Cortisol Response to Relocation Stress in Garnett's Bushbaby (Otolemur garnettii)
Relocation of research animals, either within a facility or from one facility to another, is assumed to be stressful. Development of appropriate research methodologies may be facilitated by understanding the extent and duration of the physiological response to relocation stress and whether the stress can be buffered by environmental or social factors, such as the presence of a cagemate. To characterize the response to relocation stress in Garnett's bushbaby, we assessed cortisol concentrations in nine female and six male bushbabies during relocation to a different facility; six of the animals were pair-housed at the time of the move and were moved with their respective cagemates. Fecal cortisol was assessed at three time points: 1) baseline (I day prior to moving); 2) relocation (the day the animals were relocated); and 3) post-relocation (7 days after relocation). Cortisol concentrations were higher at the relocation time point than at baseline and post-relocation, which did not differ. Cortisol concentration did not differ as a function of having a cagemate during relocation. Although relocation resulted in a significant (P < 0.05) increase in cortisol excretion concentration, the levels returned to baseline within 7 days after the stressor.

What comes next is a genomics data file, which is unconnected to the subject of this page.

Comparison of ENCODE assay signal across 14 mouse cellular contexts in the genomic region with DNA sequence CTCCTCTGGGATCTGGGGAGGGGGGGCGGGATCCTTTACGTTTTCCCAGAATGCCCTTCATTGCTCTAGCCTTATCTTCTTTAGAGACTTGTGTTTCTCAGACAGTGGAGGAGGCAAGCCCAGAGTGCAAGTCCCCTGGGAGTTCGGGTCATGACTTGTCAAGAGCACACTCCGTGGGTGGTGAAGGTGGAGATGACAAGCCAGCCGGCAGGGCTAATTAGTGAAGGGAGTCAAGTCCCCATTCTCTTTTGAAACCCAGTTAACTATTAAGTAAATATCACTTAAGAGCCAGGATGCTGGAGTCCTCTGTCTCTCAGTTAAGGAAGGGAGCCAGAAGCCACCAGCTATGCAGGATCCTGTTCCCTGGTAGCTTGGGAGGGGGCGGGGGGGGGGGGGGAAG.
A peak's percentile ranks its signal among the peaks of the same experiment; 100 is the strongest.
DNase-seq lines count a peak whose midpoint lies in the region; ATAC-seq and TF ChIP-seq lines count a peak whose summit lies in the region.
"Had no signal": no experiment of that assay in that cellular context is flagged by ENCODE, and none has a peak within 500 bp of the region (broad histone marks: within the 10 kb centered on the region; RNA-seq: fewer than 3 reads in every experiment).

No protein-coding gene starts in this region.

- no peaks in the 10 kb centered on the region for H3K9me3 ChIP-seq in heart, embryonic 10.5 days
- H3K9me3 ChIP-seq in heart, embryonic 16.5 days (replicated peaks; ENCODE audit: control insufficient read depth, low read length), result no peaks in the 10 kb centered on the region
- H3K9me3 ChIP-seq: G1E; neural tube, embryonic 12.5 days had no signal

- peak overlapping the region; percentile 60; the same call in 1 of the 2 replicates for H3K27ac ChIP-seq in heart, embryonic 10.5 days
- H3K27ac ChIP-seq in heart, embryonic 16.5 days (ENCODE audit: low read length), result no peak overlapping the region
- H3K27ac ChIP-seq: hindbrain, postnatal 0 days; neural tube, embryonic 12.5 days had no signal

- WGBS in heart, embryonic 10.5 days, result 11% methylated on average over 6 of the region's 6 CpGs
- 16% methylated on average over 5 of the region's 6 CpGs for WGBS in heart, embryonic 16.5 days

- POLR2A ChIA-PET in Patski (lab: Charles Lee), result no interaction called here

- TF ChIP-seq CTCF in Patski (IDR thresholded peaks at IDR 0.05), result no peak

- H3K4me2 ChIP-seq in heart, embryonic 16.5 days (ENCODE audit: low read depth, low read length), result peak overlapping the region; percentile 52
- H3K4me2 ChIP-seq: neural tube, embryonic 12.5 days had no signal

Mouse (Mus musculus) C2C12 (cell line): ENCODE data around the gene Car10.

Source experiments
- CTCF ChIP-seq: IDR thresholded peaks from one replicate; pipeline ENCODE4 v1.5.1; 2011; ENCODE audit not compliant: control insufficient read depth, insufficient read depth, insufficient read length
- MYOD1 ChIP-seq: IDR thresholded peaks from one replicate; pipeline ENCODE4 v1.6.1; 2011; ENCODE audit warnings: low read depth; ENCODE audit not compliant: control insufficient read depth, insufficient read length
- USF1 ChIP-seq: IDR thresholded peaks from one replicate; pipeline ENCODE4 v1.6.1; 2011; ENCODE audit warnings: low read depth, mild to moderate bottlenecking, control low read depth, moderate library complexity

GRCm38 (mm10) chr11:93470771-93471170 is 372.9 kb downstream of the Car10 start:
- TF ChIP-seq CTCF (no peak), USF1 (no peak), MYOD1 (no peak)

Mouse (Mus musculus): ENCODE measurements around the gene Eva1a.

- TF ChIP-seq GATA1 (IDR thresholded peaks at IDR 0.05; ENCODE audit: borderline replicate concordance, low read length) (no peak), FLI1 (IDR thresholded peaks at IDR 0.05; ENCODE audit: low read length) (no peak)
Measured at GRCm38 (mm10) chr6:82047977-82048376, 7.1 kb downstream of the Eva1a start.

Contemporary Topics in Laboratory Animal Science
Watson, S. L.,
McCoy, J. G.,
Stavisky, R. C.,
Greer, T. F.,
(2005). Cortisol Response to Relocation Stress in Garnett's Bushbaby (Otolemur garnettii). Contemporary Topics in Laboratory Animal Science, 44(3), 22-24.
Available at: http://aquila.usm.edu/fac_pubs/2765